I’m reposting this from last year – seems like a great time to remind you of great food in out-of-the-way places. If you can’t get to your grandma’s for Thanksgiving dinner, go to Velma’s for lunch instead in the next week or so. You’ll love it!
If you’re like me and you love good food, and if it’s been a long time since you had a home-cooked meal like your Granny Terry used to make, complete with breaded pork chops or fried chicken and collard greens and mashed potatoes and fresh okra and biscuits and gravy and cobbler (wow! I should have eaten something before I started this post), then I’m just going to go ahead and tell you how to satisfy your cravings. Go to lunch at Velma’s Soul Food out on west 7th street in Clovis (1420 West 7th, 575-769-0707). Don’t go for dinner – she won’t be open, and she’d probably call it supper anyway.
She’s likely to be waiting for you to get there (because let me tell you, Velma doesn’t let anyone else serve up her meals), and when you arrive, the smells will grab you and pull you in before you even get on the porch.
There’s almost always breaded pork chops, or some brisket, and maybe fried chicken, or a chicken-fried steak (did I say this was REAL food?), and then several sides – sweet potatoes, mashed potatoes, greens, spinach, corn, green beans, and then two or three kinds of bread – rolls and cornbread and biscuits.
Velma waits for you to tell her exactly what you want and she fills your plate, sort of like the lunch ladies used to do at the school cafeteria. Then she’ll ask whether you want sweet tea, and what kind of cobbler could she get you? It’s sorta like having dinner at your Granny’s house, but you don’t have to fight the cousins for the best dessert. Velma lets you choose.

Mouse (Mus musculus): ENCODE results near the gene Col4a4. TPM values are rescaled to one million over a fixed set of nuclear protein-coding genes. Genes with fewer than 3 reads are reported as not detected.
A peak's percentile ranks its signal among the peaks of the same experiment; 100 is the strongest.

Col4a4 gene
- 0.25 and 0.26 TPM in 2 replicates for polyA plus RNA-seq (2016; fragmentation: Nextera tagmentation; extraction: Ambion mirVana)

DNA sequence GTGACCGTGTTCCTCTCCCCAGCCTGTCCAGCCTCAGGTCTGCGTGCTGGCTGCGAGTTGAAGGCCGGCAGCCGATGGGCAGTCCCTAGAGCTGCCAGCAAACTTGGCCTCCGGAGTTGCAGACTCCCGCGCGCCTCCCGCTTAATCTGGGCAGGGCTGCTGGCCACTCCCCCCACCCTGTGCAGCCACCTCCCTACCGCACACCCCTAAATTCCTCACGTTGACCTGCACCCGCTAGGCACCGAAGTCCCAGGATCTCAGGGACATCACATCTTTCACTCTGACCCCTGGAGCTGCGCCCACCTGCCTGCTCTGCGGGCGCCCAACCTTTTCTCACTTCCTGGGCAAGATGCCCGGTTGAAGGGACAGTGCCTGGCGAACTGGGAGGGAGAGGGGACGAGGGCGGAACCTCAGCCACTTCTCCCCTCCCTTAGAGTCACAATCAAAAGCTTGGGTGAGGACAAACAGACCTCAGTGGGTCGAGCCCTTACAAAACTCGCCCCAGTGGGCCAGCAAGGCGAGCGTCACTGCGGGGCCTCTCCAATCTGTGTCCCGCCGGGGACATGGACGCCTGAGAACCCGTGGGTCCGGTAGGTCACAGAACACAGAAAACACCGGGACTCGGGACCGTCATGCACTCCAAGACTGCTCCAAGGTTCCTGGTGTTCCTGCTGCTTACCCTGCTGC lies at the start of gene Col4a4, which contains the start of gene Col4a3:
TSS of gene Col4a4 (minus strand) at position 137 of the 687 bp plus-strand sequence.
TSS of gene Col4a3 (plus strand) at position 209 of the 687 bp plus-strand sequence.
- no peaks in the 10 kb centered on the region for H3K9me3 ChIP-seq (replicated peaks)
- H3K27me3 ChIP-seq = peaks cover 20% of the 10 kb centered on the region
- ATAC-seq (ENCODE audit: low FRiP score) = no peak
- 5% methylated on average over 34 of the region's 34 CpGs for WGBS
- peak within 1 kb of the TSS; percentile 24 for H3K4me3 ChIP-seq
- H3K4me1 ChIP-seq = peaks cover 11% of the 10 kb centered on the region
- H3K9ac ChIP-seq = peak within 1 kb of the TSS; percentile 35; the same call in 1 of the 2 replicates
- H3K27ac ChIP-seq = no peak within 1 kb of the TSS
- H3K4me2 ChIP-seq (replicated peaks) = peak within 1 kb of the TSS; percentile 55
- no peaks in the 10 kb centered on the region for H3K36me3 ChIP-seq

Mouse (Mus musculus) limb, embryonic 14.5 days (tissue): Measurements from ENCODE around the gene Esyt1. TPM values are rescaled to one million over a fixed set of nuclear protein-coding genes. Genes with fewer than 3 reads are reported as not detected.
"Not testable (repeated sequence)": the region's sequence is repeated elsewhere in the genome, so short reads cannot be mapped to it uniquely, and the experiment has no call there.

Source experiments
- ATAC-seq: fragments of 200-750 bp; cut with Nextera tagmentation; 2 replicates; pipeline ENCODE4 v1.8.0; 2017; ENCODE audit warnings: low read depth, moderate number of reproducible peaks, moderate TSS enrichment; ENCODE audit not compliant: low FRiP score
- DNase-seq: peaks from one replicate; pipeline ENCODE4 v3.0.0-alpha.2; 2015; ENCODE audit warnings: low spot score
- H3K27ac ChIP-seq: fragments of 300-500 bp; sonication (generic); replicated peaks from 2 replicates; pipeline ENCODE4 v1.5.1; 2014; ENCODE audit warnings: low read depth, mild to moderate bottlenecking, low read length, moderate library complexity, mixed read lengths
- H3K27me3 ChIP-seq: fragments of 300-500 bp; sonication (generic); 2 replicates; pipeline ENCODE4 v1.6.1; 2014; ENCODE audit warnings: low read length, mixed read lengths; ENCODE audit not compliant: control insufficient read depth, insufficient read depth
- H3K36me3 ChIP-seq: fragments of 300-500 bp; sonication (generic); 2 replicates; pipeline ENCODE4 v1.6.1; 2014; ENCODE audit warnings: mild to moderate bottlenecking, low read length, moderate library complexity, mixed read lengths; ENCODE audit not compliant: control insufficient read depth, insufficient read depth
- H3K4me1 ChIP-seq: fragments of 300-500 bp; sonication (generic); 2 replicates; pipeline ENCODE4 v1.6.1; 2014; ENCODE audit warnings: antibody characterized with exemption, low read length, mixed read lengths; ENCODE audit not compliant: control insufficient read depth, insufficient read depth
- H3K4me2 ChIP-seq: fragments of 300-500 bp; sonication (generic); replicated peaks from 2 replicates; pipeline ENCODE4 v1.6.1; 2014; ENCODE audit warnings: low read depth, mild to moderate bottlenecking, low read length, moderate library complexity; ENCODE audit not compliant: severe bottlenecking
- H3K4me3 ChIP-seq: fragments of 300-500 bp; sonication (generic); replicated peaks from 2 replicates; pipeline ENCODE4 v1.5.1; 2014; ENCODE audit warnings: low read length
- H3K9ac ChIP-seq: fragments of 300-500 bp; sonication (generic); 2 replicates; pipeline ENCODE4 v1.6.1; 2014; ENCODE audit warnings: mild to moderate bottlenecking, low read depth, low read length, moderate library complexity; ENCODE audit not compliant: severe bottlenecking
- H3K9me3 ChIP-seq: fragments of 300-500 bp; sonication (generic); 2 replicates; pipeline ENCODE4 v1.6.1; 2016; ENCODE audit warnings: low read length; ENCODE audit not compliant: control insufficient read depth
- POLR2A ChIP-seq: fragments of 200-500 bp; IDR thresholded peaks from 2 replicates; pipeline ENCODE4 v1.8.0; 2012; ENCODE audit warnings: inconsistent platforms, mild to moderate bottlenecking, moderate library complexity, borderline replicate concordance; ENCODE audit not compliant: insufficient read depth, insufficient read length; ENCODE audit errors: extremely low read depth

The one thing Velma will let you get for yourself is salad. I figure this is because Velma doesn’t think the salad is very important – you can be trusted with a little lettuce yourself, I’m thinking.
There’s a clipping on the wall that says Velma’s been cooking since she was 9 years old, helping her mother on the farm (she was the seventh of eleven children). She learned three rules of cooking: Never make the same mistake twice. Make it the same way everytime. And if it looks good to the eye, it will taste good.
She came to Clovis in 1951 and worked at the Cannon AFB cafeteria for years, before opening Velma’s Soul Food in 1982. She says it was the realization of a lifelong dream.
I can tell you that in all the years I’ve been going to Velma’s, every plate I had was delicious in every way. She’s affordable, the atmosphere is, while not exciting, very unassuming and comforting (especially if you grew up in Logan at the Fireside, like I did. I think she still has the same red chairs we sat in at the Fireside in the 70’s), and Velma herself is a treat with whom to spend a lunch hour. If it didn’t sound totally hokey, I’d call her a treasure. Maybe I will anyway.
I have SO got to go get me some lunch. Wish I was closer to Velma’s.